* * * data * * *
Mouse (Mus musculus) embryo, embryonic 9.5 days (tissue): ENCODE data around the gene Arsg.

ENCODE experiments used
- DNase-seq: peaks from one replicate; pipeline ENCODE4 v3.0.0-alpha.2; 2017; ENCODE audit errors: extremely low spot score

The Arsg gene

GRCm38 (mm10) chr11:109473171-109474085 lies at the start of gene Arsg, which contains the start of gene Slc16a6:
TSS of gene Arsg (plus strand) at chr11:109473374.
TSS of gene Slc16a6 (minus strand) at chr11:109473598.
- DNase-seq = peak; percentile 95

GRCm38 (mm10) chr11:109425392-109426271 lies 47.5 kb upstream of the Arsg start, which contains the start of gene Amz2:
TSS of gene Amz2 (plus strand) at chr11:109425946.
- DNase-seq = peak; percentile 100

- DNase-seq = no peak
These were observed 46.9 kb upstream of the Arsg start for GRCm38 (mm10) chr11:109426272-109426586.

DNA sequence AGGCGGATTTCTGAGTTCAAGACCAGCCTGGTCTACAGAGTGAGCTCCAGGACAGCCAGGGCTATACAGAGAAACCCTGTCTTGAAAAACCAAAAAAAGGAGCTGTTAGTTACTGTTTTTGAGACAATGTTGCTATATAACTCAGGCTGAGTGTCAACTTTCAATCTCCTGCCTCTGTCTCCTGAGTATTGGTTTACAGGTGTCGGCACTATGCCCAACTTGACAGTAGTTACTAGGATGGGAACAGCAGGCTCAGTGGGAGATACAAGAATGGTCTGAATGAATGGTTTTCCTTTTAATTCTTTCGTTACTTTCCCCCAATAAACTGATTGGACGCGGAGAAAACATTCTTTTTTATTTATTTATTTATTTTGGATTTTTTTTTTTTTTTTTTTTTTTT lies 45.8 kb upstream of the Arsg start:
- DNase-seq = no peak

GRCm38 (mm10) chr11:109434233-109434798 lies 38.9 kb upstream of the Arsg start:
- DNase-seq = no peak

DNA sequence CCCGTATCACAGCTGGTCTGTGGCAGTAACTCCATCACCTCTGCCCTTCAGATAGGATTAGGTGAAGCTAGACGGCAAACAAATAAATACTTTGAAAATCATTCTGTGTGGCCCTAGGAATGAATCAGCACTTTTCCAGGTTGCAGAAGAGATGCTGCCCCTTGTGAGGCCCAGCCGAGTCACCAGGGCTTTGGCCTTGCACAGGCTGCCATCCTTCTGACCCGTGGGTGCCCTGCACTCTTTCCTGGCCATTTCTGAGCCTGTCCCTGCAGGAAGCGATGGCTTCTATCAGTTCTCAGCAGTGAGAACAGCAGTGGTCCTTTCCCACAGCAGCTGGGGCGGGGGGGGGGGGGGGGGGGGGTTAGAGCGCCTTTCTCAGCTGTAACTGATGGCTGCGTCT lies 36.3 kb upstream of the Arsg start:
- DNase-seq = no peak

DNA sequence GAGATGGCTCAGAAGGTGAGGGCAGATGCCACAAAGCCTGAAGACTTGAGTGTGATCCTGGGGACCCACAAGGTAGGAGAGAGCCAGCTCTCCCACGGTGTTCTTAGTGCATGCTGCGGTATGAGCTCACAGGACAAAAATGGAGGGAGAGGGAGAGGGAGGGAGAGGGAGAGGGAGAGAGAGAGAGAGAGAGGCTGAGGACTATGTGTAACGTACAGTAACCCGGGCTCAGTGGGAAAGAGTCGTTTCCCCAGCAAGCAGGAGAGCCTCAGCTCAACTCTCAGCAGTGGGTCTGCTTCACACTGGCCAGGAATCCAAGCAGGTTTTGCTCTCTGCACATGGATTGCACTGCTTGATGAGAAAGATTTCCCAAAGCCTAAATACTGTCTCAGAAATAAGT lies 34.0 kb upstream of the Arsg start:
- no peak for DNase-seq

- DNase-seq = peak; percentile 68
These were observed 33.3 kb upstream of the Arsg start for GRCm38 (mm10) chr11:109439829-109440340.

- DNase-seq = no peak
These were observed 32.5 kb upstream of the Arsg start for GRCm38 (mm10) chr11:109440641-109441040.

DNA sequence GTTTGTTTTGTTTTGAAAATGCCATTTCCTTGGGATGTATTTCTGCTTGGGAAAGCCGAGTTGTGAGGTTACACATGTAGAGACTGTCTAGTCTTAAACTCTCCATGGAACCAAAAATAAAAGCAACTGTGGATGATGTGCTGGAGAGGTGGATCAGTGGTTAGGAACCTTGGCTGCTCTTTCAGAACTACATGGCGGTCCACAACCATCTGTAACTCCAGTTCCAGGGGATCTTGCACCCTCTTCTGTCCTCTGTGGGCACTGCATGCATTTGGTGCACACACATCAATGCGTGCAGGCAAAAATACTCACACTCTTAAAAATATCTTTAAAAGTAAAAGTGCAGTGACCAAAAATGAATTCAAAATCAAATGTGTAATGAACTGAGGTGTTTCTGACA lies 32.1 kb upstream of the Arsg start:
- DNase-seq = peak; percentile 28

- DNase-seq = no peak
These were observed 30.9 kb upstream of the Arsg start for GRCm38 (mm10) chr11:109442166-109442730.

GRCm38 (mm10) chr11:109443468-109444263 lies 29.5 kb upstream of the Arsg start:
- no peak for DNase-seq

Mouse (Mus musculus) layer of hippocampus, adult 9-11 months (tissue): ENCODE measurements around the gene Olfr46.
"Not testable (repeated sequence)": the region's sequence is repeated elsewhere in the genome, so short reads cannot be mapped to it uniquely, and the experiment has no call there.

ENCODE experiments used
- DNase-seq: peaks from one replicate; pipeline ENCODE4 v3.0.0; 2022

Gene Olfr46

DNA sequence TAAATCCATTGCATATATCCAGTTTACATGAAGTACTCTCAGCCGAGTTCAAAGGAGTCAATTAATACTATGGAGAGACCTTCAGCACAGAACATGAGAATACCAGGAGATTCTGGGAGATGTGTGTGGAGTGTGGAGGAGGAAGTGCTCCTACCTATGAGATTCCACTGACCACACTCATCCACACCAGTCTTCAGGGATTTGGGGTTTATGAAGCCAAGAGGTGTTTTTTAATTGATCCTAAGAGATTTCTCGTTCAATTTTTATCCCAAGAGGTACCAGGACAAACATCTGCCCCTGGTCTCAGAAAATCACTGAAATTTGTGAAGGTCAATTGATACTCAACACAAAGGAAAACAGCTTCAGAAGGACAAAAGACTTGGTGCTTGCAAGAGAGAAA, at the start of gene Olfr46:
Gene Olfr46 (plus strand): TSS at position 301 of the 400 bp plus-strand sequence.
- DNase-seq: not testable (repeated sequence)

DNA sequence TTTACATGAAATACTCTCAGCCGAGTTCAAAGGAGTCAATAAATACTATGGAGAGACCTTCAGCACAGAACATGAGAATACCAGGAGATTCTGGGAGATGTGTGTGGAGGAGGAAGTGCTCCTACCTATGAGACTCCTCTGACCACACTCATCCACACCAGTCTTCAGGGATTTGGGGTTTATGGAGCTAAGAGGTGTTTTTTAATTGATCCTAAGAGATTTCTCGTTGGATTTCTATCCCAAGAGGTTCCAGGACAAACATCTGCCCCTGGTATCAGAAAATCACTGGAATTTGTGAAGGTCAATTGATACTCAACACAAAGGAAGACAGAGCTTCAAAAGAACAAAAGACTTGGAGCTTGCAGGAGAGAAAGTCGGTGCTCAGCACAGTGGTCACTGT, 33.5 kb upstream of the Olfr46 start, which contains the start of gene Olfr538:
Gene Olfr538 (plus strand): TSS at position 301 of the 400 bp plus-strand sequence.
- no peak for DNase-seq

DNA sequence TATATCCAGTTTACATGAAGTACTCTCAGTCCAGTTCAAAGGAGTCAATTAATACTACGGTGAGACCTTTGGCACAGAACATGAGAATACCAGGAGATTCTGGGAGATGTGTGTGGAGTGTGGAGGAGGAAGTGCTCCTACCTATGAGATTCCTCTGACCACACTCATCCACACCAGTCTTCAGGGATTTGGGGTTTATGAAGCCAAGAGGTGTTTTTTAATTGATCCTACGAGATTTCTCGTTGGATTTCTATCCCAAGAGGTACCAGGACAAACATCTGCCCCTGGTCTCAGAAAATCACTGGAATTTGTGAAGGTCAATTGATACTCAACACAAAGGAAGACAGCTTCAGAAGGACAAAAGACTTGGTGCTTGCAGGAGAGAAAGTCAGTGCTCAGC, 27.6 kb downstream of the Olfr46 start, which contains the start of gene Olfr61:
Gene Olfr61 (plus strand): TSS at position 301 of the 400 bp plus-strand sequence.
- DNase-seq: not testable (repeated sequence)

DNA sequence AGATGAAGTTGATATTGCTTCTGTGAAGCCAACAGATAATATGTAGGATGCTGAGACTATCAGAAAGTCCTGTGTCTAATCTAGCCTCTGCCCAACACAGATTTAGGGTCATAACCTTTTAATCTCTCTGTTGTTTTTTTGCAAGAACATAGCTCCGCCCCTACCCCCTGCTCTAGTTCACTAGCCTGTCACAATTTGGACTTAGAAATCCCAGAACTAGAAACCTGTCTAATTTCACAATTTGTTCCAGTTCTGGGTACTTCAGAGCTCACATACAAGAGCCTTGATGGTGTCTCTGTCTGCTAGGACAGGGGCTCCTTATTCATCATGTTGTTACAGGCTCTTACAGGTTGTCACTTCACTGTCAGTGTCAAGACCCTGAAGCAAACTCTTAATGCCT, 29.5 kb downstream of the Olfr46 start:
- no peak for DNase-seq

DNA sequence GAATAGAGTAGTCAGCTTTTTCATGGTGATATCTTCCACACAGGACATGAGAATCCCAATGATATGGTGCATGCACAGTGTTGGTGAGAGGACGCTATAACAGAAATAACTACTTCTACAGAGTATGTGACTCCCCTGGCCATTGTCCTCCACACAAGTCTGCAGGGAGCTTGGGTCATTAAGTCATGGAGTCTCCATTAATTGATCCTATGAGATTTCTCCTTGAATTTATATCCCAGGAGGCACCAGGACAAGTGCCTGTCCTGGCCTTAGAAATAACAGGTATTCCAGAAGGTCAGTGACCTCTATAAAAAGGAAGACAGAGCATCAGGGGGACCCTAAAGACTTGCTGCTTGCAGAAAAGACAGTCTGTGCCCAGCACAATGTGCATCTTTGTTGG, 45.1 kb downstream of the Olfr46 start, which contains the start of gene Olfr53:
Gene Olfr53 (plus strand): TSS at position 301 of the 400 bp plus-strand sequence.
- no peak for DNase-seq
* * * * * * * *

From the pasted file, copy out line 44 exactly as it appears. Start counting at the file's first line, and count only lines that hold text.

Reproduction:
Gene Olfr61 (plus strand): TSS at position 301 of the 400 bp plus-strand sequence.